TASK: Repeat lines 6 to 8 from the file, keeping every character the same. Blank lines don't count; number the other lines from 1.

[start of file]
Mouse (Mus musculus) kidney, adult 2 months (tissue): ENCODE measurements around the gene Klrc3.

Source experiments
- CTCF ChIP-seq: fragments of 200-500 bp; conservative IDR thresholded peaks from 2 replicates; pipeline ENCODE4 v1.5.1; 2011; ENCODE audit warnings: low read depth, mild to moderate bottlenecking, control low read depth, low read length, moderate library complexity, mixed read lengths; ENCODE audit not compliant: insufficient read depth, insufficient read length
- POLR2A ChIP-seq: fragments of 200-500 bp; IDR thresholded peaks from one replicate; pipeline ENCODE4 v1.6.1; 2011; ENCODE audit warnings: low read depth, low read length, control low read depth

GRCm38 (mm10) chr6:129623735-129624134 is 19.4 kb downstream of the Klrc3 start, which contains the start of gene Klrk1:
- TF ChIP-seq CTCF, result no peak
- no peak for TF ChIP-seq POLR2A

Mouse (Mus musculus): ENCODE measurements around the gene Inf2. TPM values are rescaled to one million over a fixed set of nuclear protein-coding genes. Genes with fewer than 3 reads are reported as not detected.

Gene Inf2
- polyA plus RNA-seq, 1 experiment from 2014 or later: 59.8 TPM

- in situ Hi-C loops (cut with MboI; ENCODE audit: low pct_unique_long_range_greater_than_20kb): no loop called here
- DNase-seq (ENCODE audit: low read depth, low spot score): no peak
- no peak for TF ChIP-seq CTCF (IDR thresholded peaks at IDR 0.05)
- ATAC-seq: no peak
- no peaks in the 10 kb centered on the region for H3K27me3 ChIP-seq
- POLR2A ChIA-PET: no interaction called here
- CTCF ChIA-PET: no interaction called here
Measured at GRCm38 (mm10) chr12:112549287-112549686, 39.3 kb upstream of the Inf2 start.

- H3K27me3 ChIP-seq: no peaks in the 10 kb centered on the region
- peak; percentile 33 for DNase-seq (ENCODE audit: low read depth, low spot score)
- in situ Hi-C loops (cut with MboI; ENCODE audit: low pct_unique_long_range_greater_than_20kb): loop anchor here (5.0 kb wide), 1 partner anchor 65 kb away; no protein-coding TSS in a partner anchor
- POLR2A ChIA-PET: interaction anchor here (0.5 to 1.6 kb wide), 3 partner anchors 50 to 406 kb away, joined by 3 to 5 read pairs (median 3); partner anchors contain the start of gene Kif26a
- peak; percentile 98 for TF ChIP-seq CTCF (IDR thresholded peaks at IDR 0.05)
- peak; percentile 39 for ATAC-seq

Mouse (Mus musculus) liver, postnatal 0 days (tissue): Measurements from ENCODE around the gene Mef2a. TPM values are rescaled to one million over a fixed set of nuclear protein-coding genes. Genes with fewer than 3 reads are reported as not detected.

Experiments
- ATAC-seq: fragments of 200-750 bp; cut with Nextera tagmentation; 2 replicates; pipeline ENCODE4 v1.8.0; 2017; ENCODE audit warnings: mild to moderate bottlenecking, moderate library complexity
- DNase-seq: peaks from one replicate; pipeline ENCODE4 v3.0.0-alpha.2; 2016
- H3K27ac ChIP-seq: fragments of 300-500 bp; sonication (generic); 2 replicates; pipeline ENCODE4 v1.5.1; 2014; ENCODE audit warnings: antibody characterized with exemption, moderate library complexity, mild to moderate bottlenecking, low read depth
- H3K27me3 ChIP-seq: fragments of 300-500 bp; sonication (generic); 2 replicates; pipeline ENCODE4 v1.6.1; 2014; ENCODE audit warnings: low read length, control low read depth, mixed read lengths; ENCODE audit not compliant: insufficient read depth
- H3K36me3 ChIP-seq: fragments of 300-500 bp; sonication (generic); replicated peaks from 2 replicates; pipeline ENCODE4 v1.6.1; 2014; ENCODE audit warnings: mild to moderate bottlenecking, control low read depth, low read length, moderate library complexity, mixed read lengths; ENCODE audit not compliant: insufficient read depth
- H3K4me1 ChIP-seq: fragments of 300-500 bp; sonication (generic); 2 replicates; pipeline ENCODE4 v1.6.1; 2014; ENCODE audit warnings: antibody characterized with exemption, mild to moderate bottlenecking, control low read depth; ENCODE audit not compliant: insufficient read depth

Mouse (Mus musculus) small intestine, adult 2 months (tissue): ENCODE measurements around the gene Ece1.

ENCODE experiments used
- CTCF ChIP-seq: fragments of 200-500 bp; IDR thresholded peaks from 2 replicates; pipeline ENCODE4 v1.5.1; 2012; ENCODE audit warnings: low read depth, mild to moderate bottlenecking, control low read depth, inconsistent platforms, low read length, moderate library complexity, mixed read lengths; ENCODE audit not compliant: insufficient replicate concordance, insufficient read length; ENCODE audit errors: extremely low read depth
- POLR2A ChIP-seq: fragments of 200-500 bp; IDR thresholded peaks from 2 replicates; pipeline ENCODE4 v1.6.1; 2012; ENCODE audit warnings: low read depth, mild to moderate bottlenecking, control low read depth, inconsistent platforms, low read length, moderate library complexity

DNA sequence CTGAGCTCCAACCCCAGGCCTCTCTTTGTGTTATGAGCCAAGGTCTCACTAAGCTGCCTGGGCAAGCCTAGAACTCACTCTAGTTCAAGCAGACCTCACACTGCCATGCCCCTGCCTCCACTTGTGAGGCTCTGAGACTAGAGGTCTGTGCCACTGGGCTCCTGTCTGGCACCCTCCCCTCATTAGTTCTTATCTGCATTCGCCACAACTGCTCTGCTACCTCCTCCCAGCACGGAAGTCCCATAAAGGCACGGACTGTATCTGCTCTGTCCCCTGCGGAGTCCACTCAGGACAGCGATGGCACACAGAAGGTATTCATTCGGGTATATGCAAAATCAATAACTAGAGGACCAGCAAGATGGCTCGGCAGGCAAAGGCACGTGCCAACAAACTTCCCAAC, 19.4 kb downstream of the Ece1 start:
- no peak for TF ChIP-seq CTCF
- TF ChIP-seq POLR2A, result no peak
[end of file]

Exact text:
- TF ChIP-seq CTCF, result no peak
- no peak for TF ChIP-seq POLR2A

Mouse (Mus musculus): ENCODE measurements around the gene Inf2. TPM values are rescaled to one million over a fixed set of nuclear protein-coding genes. Genes with fewer than 3 reads are reported as not detected.